Sacred cows. We find them everywhere, a ubiquity which sometimes blinds us to the absurdities they represent. In religion they are embedded in doctrines and manifest in the hands-off approach to certain positions, warding them off as untouchables. Not because we are dedicated to their truisms but because we risk embarrassment by asking questions. So we build shrines to honor sacred cows pretending they are protected, self-evident truths.
In Adventism, we have two such beliefs that are practically non-negotiable and have enjoyed the sacred cow status throughout our history. The pioneers, esteeming these positions, enshrined them in our name: “Seventh-day Adventists”. But, as is often the case with names, while they seemed prescient at their conception, over time they gradually, inexorably, lost their original meanings and history. And with that loss sometimes their essence. In this essay I will subject the “Adventist” part of our name to scrutiny and question whether the hallowed status it has enjoyed since our founding is still warranted.
Such an examination would be offensive only if the subject is deemed sacrosanct. The name “Adventist” is not sacred in this sense. It was neither preordained nor delivered on Mosaic tablets from above. Before 1860, “Adventist” congregations had no uniform name. Facing the two pressures of incorporation and a unifying identity, 25 delegates from like-minded churches met in Battle Creek, Michigan, on October 1, 1860, to divine a name. It was at this meeting that a Battle Creek church delegate, David Hewitt, suggested “Seventh-day Adventists,” a name that perfectly captured the ethos of the nascent movement. It would be adopted by a 24-1 vote in a very human process necessitated by mundane human considerations. Some assert that the process was providential, an unassailable supposition. But if new circumstances call for newer approaches at self-definition and direction, it is unlikely that the same God will abandon the church.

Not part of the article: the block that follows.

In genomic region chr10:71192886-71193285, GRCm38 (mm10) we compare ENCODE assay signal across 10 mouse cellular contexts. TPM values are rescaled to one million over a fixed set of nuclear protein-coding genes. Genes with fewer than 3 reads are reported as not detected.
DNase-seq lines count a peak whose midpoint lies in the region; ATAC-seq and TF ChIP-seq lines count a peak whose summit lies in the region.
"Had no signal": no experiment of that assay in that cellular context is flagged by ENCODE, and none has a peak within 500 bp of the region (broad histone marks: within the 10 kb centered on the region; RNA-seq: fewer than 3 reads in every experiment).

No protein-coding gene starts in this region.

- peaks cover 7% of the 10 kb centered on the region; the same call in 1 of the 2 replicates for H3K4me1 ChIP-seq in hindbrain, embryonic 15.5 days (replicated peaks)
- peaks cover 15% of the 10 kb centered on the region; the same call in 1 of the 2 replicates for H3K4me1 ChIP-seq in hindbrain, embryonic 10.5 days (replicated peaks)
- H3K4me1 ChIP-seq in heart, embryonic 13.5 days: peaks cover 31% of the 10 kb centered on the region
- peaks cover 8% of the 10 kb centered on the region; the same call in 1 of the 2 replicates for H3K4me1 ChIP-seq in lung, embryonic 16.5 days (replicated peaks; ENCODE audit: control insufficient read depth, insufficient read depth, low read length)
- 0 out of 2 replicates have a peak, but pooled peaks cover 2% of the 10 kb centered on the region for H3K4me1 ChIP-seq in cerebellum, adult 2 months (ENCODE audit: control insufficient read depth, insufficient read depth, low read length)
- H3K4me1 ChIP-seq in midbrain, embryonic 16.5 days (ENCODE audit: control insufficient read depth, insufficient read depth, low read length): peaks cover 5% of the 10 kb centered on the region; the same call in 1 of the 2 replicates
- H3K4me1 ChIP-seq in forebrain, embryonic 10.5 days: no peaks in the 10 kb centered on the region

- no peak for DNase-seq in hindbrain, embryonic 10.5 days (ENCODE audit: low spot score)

I’ve met many fine Adventists who insist they have never questioned our imminent Second Coming belief, and I believe them. But I don’t understand the basis for their unflagging conviction or why they’ve never doubted. I wonder though, if the Second Coming has now become an aspirational concept, an ideal we hope and even advocate for but do not necessarily expect will truly happen soon. Or at least happen with the same literalness others before us imagined. Has the notion that Jesus will return “soon” become our afterlife desire, something that keeps us from supposing the scientists might be right: that this life might be all we have?